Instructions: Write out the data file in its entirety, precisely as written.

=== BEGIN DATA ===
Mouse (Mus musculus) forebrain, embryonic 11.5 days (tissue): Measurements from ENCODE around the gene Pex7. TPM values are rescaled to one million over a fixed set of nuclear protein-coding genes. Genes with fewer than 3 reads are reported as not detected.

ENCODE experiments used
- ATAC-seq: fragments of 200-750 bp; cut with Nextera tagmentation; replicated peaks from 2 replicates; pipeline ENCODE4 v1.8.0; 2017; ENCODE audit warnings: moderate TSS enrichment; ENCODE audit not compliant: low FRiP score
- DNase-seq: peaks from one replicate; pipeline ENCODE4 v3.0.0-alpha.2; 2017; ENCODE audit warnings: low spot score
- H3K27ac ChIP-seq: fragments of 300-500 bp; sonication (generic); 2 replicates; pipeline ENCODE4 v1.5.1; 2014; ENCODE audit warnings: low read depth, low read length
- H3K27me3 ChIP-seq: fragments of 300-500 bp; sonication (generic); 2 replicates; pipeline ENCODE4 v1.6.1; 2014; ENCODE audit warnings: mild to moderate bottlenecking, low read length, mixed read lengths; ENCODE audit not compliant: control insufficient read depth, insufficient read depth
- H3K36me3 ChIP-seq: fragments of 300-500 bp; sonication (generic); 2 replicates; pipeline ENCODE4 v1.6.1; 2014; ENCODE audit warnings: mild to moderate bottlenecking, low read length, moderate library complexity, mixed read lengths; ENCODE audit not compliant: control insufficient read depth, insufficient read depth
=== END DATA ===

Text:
Mouse (Mus musculus) forebrain, embryonic 11.5 days (tissue): Measurements from ENCODE around the gene Pex7. TPM values are rescaled to one million over a fixed set of nuclear protein-coding genes. Genes with fewer than 3 reads are reported as not detected.

ENCODE experiments used
- ATAC-seq: fragments of 200-750 bp; cut with Nextera tagmentation; replicated peaks from 2 replicates; pipeline ENCODE4 v1.8.0; 2017; ENCODE audit warnings: moderate TSS enrichment; ENCODE audit not compliant: low FRiP score
- DNase-seq: peaks from one replicate; pipeline ENCODE4 v3.0.0-alpha.2; 2017; ENCODE audit warnings: low spot score
- H3K27ac ChIP-seq: fragments of 300-500 bp; sonication (generic); 2 replicates; pipeline ENCODE4 v1.5.1; 2014; ENCODE audit warnings: low read depth, low read length
- H3K27me3 ChIP-seq: fragments of 300-500 bp; sonication (generic); 2 replicates; pipeline ENCODE4 v1.6.1; 2014; ENCODE audit warnings: mild to moderate bottlenecking, low read length, mixed read lengths; ENCODE audit not compliant: control insufficient read depth, insufficient read depth
- H3K36me3 ChIP-seq: fragments of 300-500 bp; sonication (generic); 2 replicates; pipeline ENCODE4 v1.6.1; 2014; ENCODE audit warnings: mild to moderate bottlenecking, low read length, moderate library complexity, mixed read lengths; ENCODE audit not compliant: control insufficient read depth, insufficient read depth